Wild Mercury Sound
Elbow: "The Seldom Seen Kid"
We were listening to the new Elbow album this morning when the first line of Track Four stood out. “I’ve been working on a cocktail called grounds for divorce,” sings Guy Garvey over a ratchety chaingang rhythm, one of those industrial-propulsive beats with which Elbow pepper their Floydian/Talk Talk reveries. Then a crisply distorted guitar cuts through it; far too controlled to be grungy, exactly, but endemic of the way this largely excellent band manage to mix up the grandiose and ethereal with something that’s much more earthy and humane.
Elbow are a pretty anomalous band, in many ways. I seem to remember press from around their last album, which suggested Chris Martin was in some awe of them. Plenty of journalists deduced from this that Elbow were the older, proggier brothers of Coldplay, Snow Patrol, Keane and so on; all those ubiquitous bands with a thing for plangent piano ballads and calculating, hugalong stadium melancholy.
There’s some truth in this, compounded by the fact that snobs like me have always liked Elbow, and that perhaps consequently the band have never sold quite the bulkloads of product that’s been shifted by those other bands. They’re the kitchen-sink sophisticates at the party, the ones whose subtle complexities have seen their anthemics come with a few little twists which mean they’re not quite so assimilable.
Anyway, their fourth album, called “The Seldom Seen Kid”, has been hovering round the Uncut office since just before Christmas, and there’s a ballad on it called “Weather To Fly” which I’ve mentioned a couple of times in passing already, and which, with a prevailing wind, might just be the song which could propel them into the big space occupied by their labelmates at their new home, Fiction, Snow Patrol.
It’s not a dilution of the formula, by any stretch: in fact, “Weather To Fly” succeeds because it actually shows up the emotional and melodic paucity of so many of those records. Garvey’s never sounded better, over one of those measured, elegant builds at which the band excel – this one seems to end with a kind of muted brass band taking over the tune, which only adds to that nebulous but palpable sense of warmth which is another of Elbow’s key virtues.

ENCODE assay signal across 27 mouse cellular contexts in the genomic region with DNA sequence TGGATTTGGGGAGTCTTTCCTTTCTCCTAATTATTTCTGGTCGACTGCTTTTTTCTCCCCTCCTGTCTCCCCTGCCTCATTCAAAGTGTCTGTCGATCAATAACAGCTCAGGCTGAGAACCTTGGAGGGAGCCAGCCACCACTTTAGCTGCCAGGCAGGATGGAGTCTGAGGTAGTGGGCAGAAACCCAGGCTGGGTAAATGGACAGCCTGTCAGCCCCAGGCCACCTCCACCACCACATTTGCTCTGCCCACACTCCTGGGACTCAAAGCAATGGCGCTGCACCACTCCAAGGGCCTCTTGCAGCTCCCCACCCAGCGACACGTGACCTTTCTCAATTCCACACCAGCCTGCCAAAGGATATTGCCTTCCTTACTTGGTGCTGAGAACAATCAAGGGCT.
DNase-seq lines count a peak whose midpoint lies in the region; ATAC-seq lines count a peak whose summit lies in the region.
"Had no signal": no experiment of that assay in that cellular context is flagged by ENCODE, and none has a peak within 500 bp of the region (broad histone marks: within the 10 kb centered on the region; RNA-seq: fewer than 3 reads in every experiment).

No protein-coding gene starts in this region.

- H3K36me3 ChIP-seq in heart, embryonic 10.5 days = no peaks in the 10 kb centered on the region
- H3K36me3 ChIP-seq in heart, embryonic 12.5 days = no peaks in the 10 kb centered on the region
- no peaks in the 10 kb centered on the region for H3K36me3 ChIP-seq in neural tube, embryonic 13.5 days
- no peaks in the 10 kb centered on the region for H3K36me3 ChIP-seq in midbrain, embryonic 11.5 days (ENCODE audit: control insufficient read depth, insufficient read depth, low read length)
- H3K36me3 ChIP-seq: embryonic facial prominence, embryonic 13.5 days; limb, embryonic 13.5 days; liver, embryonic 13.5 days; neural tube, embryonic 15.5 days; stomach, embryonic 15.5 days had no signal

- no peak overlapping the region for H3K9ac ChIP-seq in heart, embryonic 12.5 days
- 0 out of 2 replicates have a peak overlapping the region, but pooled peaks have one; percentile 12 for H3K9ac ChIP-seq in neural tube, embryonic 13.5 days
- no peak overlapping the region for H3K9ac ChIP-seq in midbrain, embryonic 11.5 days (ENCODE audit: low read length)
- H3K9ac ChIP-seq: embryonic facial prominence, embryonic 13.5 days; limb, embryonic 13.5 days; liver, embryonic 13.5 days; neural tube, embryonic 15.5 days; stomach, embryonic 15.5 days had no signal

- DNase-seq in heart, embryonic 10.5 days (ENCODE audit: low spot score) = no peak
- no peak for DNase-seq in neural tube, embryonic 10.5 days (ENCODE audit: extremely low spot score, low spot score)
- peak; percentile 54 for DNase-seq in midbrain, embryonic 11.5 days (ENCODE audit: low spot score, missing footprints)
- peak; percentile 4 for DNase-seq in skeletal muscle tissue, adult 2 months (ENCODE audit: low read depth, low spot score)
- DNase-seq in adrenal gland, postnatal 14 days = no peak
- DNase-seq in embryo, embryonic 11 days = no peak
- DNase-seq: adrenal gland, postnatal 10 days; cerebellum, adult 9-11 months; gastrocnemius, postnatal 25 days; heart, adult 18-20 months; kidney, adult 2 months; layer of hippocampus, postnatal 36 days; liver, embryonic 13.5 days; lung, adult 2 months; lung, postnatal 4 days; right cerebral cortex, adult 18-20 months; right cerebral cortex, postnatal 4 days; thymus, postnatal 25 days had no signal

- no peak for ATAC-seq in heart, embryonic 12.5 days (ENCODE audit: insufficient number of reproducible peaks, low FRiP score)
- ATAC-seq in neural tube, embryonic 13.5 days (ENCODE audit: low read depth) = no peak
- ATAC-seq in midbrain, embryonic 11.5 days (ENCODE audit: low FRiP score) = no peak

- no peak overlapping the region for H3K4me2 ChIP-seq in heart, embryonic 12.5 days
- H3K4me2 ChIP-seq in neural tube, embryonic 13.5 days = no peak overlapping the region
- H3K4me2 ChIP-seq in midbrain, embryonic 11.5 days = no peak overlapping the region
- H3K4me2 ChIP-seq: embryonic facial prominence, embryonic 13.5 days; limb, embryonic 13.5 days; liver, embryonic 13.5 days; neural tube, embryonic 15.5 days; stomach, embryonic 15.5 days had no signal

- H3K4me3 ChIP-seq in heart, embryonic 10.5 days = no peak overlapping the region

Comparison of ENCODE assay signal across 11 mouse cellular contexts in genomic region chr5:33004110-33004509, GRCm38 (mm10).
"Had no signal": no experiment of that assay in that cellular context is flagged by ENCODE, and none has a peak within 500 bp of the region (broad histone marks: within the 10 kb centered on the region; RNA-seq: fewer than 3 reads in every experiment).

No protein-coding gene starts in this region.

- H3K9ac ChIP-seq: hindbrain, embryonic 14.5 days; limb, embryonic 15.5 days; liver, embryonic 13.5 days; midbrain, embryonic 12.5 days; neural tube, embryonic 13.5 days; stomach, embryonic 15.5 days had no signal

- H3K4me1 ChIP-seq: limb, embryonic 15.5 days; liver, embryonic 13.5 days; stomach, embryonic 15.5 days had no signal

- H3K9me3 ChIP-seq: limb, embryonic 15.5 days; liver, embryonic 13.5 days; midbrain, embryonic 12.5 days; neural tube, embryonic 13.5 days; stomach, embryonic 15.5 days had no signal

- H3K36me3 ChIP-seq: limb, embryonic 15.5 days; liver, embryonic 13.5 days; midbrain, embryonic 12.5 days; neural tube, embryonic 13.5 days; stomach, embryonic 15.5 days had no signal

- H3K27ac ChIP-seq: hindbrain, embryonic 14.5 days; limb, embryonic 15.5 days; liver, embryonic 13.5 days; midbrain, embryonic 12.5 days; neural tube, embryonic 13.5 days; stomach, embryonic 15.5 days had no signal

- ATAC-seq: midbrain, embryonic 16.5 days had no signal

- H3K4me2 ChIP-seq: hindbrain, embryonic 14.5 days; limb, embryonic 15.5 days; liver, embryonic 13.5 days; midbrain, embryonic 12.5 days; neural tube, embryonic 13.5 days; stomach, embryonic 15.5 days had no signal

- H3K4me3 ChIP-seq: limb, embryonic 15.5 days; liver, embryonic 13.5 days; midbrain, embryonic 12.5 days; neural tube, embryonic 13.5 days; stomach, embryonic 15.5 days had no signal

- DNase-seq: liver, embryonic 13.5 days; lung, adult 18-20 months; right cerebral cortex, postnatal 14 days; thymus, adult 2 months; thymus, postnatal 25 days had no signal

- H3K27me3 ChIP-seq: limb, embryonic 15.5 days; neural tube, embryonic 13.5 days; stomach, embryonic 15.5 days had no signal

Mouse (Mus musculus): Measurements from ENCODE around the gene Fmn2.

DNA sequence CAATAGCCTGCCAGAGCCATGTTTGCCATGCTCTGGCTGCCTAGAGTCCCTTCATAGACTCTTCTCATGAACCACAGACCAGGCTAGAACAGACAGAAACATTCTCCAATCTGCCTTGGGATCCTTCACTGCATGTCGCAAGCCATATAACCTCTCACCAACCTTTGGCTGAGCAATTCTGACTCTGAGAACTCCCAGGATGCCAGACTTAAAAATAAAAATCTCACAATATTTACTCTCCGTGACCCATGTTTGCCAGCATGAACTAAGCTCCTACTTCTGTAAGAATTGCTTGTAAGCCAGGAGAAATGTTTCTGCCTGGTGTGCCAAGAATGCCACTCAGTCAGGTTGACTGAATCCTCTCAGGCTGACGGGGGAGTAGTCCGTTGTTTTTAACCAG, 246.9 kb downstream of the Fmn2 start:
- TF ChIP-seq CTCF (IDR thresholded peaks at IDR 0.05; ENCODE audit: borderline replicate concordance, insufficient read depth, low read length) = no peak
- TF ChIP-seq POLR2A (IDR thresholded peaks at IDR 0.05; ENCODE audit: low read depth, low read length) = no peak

“Weather To Fly” is the first track in a mid-album trio which really points up the strengths of the band. First, the gossamer bloke-ballad; then, “The Loneliness Of A Tower Crane Driver”, which pulls off their trick of turning mundane detail into glimmering spacerock – lots of Floyd and Spiritualized orbiting here, and what may well be a Mellotron; and then “The Fix”, a vaguely new direction – a rogueish duet with Richard Hawley with a patter, swing and teeth-jangling catcall harmonies that distinctly recall “Ghost Town”.
Not quite all of “The Seldom Seen Kid” feels quite so fresh. It’s one of those albums which features some of the best songs a band has ever recorded, and some that feel so quintessentially of themselves that they’re close to self-parody. I’m thinking especially of the big-hearted singalong epic, “One Day Like This”, which manages to recall at least one song from each of the preceding Elbow albums, and also makes me think of Embrace, too, which isn’t entirely healthy.
So, to get over that, I’m going to put “Weather To Fly” on again, and note how, once again, it stops me in my tracks, sends shivers down my spine, and works in exactly the way this moist-eyed, big music is meant to, but so rarely does. Great song, pretty fine album.